The local community around the Nat Turner rebellion
The 1831 Southampton Rebellion led by Nat Turner involved an entire community. Vanessa M. Holden rediscovers the women and children, free and enslaved, who lived in Southampton County before, during, and after the revolt. Mapping the region's multilayered human geography, Holden draws a fuller picture of the inhabitants, revealing not only their interactions with physical locations but also their social relationships in space and time. Her analysis recasts the Southampton Rebellion as one event that reveals the continuum of practices that sustained resistance and survival among local Black people. Holden follows how African Americans continued those practices through the rebellion’s immediate aftermath and into the future, showing how Black women and communities raised children who remembered and heeded the lessons absorbed during the calamitous events of 1831.
A bold challenge to traditional accounts, Surviving Southampton sheds new light on the places and people surrounding Americas most famous rebellion against slavery.
Vanessa M. Holden is an assistant professor of history at the University of Kentucky.
"Surviving Southampton insists that women’s voices be heard, heeded, and remembered in understanding and commemorating the Southampton Rebellion and provides a model for revisiting slave revolts and other moments of rupture." --Black Perspectives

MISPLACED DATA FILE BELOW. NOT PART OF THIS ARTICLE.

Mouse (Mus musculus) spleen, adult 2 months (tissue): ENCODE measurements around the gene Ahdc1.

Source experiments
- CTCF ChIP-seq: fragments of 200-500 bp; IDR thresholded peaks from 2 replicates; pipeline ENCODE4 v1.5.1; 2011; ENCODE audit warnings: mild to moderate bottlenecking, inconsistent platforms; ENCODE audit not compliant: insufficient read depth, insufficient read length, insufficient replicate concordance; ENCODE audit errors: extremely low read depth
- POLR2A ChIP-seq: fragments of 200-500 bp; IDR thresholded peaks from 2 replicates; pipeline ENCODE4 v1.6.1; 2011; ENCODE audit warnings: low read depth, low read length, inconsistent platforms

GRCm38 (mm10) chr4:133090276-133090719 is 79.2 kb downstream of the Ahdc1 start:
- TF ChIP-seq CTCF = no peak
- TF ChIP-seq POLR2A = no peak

"Vanessa Holden successfully moves our attention from Nat Turner to his community at a time when the appeal for uncovering societies of resistance has never been more apparent." --Civil War Monitor
"With intricate research and deft analysis, Vanessa M. Holden presents a bold new exploration into Nat Turner’s Southampton Rebellion of 1831 and the imperative roles women and children played in the ongoing fight for Black survival. " --Ms.
"An important new perspective on the Turner rebellion for readers of Black U.S. history." --Library Journal
"Surviving Southampton is a searing history of the community that made Nat Turner and his community rebellion possible. Holden's study is a bold and nuanced account of how Black women helped sustain the rebellion and map new ways to survive the aftermath." --Southern Journal of History